Population Dynamics Of Plaice Biology Essay

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Data on the population dynamics of plaice (Pleuronectes platessa) off the coast of east Anglesea and  North Wales between Point Lynas and Conway Bay is presented (Fig. 1). The study is based on analyses from a total number of 5,125 fish taken from October to December each year from 2003 to 2009. These findings show that plaice was significantly more abundant inshore than offshore. Size-age frequencies show females on average are older and longer than the males. Females were generally larger and heavier than males but length -weight relationships and growth curves are similar for both sexes. Mortality rate was significantly higher for males than females. Sex ratios show more females than males and age/size at maturity show females mature younger and they are longer in size than males. The analyses is relevant both for fish population modelling and management strategies for sustainable harvesting of this commercially important dermesal stock. 


Although there is some mixing between biological stocks of plaice, (Dunn and Paulson, 2002) these dermesal fish form fairly distinct populations inhabiting specific geographical areas with particular spawning areas.The plaice stock sampled in this study forms part of the Irish Sea stock (ICES division VIIa). The ICES precautionary approach to fisheries management, based on assessments  of  spawning stock biomass (SSB) puts this area within safe biological limits,and is considered to be harvested sustainably and at full reproductive capacity (ICES, 2009). Although mortality for this species has declined through the implementation of fish management strategies with landings dropping from 3,300 tonnes in 1992 to 600 tonnes in 2008  and with a corresponding rise in spawning stock biomass (ICES, 2009) this stock has been and still is heavily fished. Understanding of population dynamics is important in assessing the long term status of plaice stocks,maintaining sustainable commercial yields and reducing any biological risks within the population.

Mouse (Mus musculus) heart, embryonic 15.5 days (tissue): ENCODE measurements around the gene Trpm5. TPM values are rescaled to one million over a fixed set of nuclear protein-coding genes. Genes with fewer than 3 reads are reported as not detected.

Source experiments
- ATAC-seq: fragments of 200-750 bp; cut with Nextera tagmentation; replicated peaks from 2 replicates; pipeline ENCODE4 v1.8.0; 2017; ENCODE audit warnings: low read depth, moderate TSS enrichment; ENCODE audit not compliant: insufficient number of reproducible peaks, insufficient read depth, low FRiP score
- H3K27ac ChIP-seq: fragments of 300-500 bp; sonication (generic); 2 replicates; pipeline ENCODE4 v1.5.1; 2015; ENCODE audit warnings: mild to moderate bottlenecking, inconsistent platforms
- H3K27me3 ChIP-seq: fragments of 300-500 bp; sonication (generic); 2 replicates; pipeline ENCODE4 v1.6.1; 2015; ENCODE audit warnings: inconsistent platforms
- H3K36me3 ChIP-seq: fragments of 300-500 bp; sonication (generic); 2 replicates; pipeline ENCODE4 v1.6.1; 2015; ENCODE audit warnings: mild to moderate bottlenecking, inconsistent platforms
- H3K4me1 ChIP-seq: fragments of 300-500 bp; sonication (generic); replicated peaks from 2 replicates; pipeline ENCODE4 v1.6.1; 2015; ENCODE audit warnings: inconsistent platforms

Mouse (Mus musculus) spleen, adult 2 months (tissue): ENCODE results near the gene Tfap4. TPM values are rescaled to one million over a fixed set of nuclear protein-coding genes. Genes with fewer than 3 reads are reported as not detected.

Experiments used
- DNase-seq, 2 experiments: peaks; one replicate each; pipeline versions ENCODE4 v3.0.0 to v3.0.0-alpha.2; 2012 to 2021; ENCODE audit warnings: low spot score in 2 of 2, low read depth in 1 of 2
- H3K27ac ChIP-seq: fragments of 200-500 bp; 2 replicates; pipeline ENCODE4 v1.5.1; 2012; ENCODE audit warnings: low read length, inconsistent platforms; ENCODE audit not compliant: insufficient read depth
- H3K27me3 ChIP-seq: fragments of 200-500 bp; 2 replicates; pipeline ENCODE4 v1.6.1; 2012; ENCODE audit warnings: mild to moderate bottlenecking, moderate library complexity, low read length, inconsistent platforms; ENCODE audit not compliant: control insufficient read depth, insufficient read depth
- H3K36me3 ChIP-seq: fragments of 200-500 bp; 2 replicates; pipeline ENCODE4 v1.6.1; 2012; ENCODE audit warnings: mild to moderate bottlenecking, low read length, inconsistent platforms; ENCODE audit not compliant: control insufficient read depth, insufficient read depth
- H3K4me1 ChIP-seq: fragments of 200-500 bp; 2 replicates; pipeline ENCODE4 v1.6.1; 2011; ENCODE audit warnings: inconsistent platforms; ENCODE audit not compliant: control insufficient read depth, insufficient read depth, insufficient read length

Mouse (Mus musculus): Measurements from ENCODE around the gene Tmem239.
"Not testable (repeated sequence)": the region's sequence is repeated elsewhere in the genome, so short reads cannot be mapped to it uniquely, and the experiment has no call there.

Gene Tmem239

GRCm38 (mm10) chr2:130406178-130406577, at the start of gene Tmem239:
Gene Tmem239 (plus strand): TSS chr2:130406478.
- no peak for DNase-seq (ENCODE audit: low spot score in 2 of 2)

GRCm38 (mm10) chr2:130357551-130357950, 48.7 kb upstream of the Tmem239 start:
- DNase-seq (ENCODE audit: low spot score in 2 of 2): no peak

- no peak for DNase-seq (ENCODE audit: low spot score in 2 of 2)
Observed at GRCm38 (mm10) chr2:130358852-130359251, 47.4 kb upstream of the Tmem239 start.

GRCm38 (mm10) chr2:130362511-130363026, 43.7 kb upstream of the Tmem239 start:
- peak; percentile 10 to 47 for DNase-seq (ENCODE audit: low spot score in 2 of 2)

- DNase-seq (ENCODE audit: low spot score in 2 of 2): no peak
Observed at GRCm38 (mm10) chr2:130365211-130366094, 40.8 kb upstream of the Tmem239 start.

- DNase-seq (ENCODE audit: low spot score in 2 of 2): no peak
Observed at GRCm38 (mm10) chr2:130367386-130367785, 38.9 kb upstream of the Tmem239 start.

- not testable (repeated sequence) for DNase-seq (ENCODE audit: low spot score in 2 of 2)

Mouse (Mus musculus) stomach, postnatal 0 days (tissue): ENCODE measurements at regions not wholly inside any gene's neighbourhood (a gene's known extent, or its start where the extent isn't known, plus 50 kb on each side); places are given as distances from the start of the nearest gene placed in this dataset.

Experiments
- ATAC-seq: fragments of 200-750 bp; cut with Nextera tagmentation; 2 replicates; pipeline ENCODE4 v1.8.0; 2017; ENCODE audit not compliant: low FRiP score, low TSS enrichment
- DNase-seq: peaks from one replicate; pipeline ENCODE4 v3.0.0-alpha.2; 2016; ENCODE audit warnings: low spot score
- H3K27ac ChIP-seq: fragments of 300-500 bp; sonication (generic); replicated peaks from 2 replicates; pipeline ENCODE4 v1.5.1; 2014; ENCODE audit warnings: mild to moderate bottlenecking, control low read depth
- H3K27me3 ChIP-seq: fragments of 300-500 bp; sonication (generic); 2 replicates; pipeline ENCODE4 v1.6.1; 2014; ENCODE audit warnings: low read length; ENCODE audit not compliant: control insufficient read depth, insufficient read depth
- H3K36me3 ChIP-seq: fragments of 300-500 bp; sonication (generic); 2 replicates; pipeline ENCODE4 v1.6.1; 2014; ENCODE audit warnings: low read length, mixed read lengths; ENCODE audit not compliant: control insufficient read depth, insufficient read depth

Collection of Samples

Samples were taken for this analyses each year from 2003-2009 from five areas along the coast of North Wales and East Anglesey.  (Fig 1 ) These comprised three inshore areas; Red Wharf Bay, Conwy Bay and inshore Colwyn Bay and two offshore areas; offshore Colwyn Bay and Point Lynas.Using a mesh size 7.6 cm, a rock hopper otter trawl was towed for periods of  60 minutes at average speeds of 2-3 (up to 5) knots. The plaice were measured to the nearest mm and a length stratified sub-sample was taken using three fish for each 1cm length class which was later weighed in the laboratory to the nearest gram and dissected to determine sex and stage of maturity. Ages of the fish were determined through extraction of the otoliths, immersing them in histoclear and identifying and counting growth bands under a binocular microscope.  

Data Analyses